The mythology of Brett Favre

I used to be a Brett Favre fan.  It was hard not to be — this guy could seemingly do anything in the 4th quarter with Green Bay in the late 90s.  Throughout that run, he was the iron man (who never missed a start) who would come out in near-zero temperatures and lead the Packers to victory.  That was his mythology.  But, I’m fed up with the press still buying into that despite all of the evidence to the contrary that he is, in fact, a selfish player who has no concept of “team” (in what is one of the ultimate team sports).  And after last night’s preseason game against the Texans, apparently he’s something else I didn’t think he could be:  a dirty player.

His recent prima donna routine has been tiresome and certainly did a lot to destroy his formerly stellar legacy.  The whole “will he retire/won’t he retire” BS got old the first three seasons he did it.  Green Bay got so tired of it that they eventually forced him out.  But instead of taking the hint that maybe he didn’t have a whole season in him anymore, he went to the Jets last year, played half of a season fairly well, and then proceeded to tank his team right out of playoff contention.  I get that he’s a competitor and needs that competition — it’s something people love about sports.  But, what he did was something more than that.  He made the game solely, and completely, for him.  And after that, the mythology of Brett Favre grew again.  He seemed to get that he might’ve pushed things too far, and he claimed to retire – again.

This summer, with ESPN parking Rachel Nichols in his home town, he went through the whole “will-he/won’t-he retire” bullshit again.  Like a petulant child, he said he was retiring (ie, quitting) when the Vikings told him he’d have to go to training camp to learn his new team’s offense.  (Favre is somewhat notorious for skipping training camp with Green Bay).  But, he went on Letterman & basically said “who knows” if he’d play if he “felt the itch” during the season.  In other words, it wasn’t over.  On major network TV in the largest media market in the world (the market of his former team), he goes on TV and tries to coyly claim “who knows”, and then bemoans the speculation of the media — the media that he most obviously is courting.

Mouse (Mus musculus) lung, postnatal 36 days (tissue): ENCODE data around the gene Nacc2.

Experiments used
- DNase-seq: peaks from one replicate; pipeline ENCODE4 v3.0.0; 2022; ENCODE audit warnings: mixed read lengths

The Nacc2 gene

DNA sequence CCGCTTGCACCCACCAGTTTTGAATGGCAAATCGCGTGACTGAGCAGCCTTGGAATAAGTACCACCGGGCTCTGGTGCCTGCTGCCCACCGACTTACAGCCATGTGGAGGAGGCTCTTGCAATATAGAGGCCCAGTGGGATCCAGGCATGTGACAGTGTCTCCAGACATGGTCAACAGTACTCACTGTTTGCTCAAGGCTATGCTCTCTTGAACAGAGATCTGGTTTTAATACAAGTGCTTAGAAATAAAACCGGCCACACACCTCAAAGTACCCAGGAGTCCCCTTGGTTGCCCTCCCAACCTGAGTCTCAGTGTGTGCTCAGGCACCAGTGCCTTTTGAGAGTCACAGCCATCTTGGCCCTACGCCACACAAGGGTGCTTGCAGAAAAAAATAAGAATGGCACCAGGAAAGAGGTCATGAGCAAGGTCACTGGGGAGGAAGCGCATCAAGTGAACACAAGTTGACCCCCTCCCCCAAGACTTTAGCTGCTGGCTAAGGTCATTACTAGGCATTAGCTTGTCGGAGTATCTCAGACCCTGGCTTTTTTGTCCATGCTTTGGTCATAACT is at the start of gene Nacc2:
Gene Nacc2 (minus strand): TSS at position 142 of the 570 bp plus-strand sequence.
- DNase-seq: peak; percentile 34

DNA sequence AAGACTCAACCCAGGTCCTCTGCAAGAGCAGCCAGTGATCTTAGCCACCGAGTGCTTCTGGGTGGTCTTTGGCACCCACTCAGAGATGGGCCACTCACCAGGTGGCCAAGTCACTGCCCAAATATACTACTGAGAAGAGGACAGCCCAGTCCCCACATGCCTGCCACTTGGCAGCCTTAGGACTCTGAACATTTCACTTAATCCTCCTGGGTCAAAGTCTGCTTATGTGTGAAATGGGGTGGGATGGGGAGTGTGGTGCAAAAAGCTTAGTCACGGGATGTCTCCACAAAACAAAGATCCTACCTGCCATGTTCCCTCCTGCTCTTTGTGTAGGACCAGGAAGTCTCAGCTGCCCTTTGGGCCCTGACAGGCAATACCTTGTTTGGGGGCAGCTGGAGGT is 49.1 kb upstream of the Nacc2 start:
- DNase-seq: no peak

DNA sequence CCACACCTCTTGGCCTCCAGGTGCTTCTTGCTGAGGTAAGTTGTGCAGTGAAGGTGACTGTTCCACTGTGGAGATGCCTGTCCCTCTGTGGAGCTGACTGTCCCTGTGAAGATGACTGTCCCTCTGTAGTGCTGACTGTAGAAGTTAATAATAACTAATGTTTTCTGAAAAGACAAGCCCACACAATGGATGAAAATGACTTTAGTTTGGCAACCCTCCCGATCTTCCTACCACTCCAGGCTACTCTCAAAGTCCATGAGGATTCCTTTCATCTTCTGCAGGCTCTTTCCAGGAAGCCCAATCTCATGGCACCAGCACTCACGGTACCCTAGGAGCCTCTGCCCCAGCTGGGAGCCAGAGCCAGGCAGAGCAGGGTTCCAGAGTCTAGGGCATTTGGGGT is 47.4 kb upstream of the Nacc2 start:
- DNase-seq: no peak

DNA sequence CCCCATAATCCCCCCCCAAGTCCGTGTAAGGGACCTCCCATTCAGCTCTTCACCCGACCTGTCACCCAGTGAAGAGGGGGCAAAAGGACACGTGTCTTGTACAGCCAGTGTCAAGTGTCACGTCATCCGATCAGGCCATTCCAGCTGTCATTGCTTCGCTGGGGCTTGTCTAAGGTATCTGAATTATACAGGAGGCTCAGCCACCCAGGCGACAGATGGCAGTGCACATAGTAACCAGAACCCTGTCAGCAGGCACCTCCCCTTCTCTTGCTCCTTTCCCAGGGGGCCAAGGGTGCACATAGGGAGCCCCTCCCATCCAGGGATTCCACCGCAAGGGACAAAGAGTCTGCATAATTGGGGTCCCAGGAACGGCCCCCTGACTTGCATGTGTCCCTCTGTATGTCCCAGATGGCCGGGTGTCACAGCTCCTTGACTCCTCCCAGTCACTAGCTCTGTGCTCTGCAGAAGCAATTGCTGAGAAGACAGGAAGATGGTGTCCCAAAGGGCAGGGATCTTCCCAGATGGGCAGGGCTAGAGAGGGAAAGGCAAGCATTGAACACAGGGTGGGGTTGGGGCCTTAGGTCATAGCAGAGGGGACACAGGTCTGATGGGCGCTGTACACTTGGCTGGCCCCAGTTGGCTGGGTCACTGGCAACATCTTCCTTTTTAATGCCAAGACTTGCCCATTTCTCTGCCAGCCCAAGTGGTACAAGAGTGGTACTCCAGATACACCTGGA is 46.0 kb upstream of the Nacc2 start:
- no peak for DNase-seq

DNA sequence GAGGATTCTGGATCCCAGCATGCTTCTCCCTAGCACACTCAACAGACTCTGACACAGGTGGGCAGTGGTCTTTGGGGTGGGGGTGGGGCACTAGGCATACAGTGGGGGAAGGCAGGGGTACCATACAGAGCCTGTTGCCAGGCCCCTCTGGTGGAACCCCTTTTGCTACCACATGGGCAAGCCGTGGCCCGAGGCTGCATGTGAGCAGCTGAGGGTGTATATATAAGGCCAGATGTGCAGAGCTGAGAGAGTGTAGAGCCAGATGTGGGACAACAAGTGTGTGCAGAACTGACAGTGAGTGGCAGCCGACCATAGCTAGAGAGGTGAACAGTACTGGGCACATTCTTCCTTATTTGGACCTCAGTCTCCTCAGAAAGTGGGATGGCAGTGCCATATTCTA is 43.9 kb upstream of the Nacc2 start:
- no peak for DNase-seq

And this is where the mythology of Brett Favre is so frustrating.  The media (and he) portrays Brett Favre as this good ol’ country boy who just likes to play football and is just so horribly misunderstood throughout his dealings with teams.  In reality, he’s a selfish me-first guy who shopped for teams that would let him get away with skipping training camp and basically gets away with it for the sole reason of his (now-sporadic) ability to throw touchdowns.  Fine.  There are worse guys in the league, for sure — but let’s not pretend he’s some great guy.  He’s an all-time great talent past the peak of his career who happens to also be a selfish player, who pretends to be a folksy nice guy.  Pluses, minuses.  I can deal with that.

That brings us to last night.  Lining up at the WR position in a wildcat formation, Favre cracked back on the Houston Texans’ safety, Eugene Wilson.  That is, he delivered a purposely illegal hit on Wilson’s knee, who was injured and expressed relief that he could even walk after the game.  That type of hit is illegal because attacking the player blindly at the knees is notorious for incurring career-ending injuries.  And in this league, we’re talking about costing another guy several hundred thousand dollars, possibly millions.  Favre was flagged for the foul, and hopefully he will be fined.  (Let’s be clear — if that was a linebacker delivering the same hit on Favre, the linebacker would be fined and possibly suspended).  Even ESPN’s commentators, who incessantly and effusively mentioned Favre throughout the night, called the hit what it was:  dirty.  That doesn’t make Favre “a dirty player” by nature, necessarily.  He hasn’t been in the past.  But, Favre is not the mythology of his past, either.  Favre is what he is now.  And right now, he’s a player that will play through the 3rd quarter of a preseason game and take a career-ending shot at another player’s knees in a meaningless game.

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